But what about the city kids? Why are so many metropolis dwellers so liberal? I could present the argument that when people have to live together in close proximity, when they're constantly interacting with dozens of people of varying cultures and ethnicities, when they're surrounded by museums and music and libraries and colleges and diversity, when they know just how ploddingly and boringly evil the corporations are (because they're working right there, in the belly of the beast) -- when all these factors come into play, people's minds simply open up. They no longer feel intimidated by intellectuals or Middle Eastern Men or fey fellows kissing. They know an essential piece of the truth. They know they're not alone.

But if I made that argument, I'm sure I'd be accused of being a stuck-up egocentric namby-pamby. So I won't go there, sister, no sirree.

{Note: The images of the maps above were borrowed from The Stranger article "THE URBAN ARCHIPELAGO: It's the Cities, Stupid."}


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MSNBC & Newsweek Declare Nader Possibly Sane; Demand for Recount Continues; Democrats Whimper and Regroup

Even some in the mainstream press are admitting that "Nader Was Right." In an online-exclusive article for MSNBC/Newsweek, Eleanor Clift writes:

Amidst the rubble of what was the Democratic Party, Nader doesn't sound like a voice in the wilderness. He's saying what a lot of Democrats are coming to grips with, that they will be a permanent minority party for the next 20 years if they don't come up with some compelling ideas....

"Leave Kerry alone--make no demands on him," that was the mantra, says Nader. The party's various factions--labor, liberals, women, environmentalists--took a holiday. "They allowed Kerry to adopt ambiguous wishy-washy positions and they deprived him of the key to victory, which is bright lines," says Nader....

The court's May ruling in favor of gay marriage put the issue in play, and Bush's support for a constitutional ban allowed him to draw a bright line between himself and Kerry. It was the clearest difference voters could see.

Nader's ill-advised presidential bid in 2004 had everyone declaring the man insane earlier in the year, but now his criticisms of the Democratic Party seem almost prophetic, even if his campaign verged on the wee bit megalomaniacal (on the other hand, the Democrats and Republicans have both taken so many turns smearing Nader, it's no wonder he can be a little paranoid and standoffish).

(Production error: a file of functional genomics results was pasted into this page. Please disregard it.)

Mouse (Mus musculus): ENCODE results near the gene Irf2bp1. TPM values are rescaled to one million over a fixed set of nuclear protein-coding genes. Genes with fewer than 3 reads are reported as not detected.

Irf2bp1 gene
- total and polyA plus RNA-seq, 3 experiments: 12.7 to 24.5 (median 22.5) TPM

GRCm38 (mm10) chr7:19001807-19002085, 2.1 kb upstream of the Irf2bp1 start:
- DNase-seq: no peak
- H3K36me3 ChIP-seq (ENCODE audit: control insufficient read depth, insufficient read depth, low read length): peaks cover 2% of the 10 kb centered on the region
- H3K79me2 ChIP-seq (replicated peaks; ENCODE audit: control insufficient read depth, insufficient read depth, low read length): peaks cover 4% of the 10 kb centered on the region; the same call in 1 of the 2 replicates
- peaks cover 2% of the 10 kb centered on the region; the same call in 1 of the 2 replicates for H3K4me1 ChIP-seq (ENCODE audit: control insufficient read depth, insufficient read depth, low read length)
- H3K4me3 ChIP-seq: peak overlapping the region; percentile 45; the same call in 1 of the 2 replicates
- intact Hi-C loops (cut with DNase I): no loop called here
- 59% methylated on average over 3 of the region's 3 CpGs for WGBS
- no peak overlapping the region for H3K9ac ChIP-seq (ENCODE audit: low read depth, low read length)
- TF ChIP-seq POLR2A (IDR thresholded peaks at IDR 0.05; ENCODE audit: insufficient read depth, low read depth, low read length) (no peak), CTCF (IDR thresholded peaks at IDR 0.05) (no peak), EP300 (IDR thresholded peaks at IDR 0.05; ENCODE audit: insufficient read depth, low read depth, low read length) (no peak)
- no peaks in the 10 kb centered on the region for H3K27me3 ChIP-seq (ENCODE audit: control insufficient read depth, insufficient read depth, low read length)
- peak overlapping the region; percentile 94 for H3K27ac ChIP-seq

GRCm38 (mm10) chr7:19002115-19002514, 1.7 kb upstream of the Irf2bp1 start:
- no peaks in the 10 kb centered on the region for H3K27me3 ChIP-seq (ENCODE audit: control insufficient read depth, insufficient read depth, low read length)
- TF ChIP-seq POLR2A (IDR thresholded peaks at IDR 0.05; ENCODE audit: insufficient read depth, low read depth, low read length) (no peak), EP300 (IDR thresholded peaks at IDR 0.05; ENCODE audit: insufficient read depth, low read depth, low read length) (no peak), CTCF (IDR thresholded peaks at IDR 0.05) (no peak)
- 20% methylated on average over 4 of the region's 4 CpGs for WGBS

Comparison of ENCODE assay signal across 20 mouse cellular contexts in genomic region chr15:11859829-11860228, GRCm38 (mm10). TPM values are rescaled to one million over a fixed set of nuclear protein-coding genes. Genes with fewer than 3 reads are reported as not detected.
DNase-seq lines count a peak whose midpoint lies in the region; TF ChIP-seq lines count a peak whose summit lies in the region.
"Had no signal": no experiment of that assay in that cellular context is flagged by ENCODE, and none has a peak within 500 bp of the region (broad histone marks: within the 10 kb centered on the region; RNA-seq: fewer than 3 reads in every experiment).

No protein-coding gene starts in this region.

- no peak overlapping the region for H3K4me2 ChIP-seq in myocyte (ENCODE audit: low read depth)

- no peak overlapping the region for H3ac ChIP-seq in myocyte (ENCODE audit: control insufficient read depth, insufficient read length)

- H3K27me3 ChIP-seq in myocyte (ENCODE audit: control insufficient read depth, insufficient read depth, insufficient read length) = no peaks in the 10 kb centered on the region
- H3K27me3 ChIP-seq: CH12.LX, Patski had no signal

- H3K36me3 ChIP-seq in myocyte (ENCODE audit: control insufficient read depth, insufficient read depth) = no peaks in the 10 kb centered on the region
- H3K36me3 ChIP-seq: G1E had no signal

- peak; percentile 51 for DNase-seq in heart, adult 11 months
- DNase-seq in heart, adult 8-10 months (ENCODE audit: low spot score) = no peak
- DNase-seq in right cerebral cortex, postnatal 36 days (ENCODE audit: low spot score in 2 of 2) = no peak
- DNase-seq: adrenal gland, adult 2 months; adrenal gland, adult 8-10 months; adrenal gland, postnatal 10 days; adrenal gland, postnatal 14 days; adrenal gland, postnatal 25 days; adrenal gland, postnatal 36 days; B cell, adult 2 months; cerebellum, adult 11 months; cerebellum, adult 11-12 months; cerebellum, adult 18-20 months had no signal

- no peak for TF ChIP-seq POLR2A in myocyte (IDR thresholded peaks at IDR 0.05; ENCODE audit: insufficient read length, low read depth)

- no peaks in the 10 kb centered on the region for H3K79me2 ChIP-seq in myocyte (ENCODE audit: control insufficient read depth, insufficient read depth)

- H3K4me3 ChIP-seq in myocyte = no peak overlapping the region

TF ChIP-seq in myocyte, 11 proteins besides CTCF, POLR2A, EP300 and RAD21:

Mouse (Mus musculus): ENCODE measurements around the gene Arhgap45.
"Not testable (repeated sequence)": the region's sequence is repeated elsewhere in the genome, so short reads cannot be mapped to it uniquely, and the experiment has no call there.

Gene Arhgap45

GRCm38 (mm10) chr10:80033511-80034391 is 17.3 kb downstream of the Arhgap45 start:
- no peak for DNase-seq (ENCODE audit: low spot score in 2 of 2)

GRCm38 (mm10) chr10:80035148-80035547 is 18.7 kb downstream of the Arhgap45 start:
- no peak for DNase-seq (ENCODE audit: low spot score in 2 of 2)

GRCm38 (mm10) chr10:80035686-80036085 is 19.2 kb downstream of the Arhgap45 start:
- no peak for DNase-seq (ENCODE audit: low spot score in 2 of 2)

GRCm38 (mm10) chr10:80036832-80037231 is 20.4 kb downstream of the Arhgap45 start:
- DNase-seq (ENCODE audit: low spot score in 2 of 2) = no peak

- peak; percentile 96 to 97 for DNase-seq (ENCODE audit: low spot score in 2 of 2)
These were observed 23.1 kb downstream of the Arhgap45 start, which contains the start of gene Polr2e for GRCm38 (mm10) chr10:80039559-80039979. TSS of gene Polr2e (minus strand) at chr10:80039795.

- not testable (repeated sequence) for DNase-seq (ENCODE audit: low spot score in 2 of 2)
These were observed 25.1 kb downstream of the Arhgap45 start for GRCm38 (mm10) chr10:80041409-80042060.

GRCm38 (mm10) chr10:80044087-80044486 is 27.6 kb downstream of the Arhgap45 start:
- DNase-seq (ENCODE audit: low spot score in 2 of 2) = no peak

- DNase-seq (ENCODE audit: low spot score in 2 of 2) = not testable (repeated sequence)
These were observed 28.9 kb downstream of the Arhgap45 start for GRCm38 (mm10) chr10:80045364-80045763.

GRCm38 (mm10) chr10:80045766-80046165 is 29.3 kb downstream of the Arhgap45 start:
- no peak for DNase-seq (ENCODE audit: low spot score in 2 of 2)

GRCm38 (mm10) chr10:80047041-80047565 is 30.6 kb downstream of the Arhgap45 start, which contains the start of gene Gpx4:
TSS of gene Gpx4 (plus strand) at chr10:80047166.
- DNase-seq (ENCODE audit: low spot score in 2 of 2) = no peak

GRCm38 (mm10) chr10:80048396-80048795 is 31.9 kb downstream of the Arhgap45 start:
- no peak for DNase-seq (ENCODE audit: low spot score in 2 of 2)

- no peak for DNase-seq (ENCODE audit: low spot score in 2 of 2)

And he's the only big-name guy willing to fight for a recount for himself and the Dems, even though a recount would do little for Nader himself but could throw the entire election to Kerry.

Then again, I wonder if he wasn't slapped back into reality by the paltry number of votes he received -- and the fact that John F. Kerry lost so soundly to Bush, even with many of Nader's followers selling Nader out in favor of JFK II.

Following Nader's example, various independent parties and candidates are also agitating for recounts in multiple states, with the Green Party's David Cobb and Libertarian Michael Badnarikand trying to raise the necessary funds for an Ohio recount. And tens of thousands of voters have signed a petition at Downtown Magazine "requesting an investigation into the Presidential Election of 2004."

However, Kerry, Edwards, and the Democrats -- not to mention the Republicans -- could initiate a recount with much greater speed, if they so choose. Even if it's impossible for Kerry to win the race, the two major parties owe it to the general public to prove that voter fraud will not be tolerated in this day and age, that every vote truly is counted correctly, and that problems with the new hard drive-based voting machines will be corrected.

Glitches abound: Some voting software in Florida began "counting backwards" at one point (i.e., subtracting instead of adding votes), which might indicate undetected problems elsewhere with counting systems. And let's not discount the ongoing punch-card/chad problems and now the odd optical scan voting trends.

But so far the Dems and Repubs have skirted the issue, and the no-longer-presidential Kerry is more concerned with keeping the likes of Nader and Howard Dean from pushing the Democratic Party in a progressive direction (by, for instance, quietly blocking a Dean bid for DNC Chair).